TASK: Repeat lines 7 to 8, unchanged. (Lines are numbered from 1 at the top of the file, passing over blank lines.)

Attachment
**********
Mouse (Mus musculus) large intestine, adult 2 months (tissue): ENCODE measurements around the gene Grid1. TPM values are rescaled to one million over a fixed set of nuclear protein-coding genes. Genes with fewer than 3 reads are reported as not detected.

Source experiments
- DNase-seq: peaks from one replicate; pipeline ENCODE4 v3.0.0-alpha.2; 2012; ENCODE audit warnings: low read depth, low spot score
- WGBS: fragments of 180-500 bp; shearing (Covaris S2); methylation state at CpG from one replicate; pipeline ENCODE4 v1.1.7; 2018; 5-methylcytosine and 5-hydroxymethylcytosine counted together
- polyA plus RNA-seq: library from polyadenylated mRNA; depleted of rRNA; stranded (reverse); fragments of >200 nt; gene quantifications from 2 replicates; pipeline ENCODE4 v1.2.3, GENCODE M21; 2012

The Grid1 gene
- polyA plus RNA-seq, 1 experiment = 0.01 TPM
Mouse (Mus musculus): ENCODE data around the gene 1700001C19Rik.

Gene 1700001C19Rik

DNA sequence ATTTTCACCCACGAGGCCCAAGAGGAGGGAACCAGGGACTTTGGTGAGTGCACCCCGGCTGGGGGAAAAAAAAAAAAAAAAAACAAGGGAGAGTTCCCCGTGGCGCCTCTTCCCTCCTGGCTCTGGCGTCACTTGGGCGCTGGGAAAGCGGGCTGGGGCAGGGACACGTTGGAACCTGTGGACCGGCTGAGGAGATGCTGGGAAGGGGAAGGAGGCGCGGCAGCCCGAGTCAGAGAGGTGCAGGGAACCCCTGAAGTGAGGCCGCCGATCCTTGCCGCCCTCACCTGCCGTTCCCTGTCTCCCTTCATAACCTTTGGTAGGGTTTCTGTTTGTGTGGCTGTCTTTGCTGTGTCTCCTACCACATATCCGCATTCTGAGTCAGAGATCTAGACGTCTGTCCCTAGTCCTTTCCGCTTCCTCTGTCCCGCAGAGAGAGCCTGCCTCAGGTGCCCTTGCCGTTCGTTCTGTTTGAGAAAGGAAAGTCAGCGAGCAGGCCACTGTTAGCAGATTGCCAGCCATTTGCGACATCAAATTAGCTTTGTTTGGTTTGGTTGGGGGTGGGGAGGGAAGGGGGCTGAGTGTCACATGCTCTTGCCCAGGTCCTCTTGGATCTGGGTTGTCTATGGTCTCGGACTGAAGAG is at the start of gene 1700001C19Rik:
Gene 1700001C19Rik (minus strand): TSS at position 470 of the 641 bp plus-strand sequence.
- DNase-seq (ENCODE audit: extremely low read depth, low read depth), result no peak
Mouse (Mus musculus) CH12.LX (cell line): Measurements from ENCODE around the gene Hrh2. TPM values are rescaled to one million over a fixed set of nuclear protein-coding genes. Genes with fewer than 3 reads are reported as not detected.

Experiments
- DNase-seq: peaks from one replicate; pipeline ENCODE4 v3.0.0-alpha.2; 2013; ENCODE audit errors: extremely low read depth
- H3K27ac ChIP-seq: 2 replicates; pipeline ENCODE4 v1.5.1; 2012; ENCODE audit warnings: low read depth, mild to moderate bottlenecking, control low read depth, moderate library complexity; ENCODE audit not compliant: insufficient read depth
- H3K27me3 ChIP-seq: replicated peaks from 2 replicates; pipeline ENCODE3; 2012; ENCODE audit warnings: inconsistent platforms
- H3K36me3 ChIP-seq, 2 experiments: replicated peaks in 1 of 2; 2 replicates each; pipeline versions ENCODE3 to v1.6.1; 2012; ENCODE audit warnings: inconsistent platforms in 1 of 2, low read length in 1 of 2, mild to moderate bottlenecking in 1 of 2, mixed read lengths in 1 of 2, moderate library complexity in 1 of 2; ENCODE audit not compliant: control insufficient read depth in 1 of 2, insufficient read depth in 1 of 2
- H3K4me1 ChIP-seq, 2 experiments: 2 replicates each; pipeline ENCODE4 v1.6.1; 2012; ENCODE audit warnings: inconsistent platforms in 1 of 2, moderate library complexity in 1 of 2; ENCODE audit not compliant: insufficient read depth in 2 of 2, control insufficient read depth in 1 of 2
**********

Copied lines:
- polyA plus RNA-seq, 1 experiment = 0.01 TPM
Mouse (Mus musculus): ENCODE data around the gene 1700001C19Rik.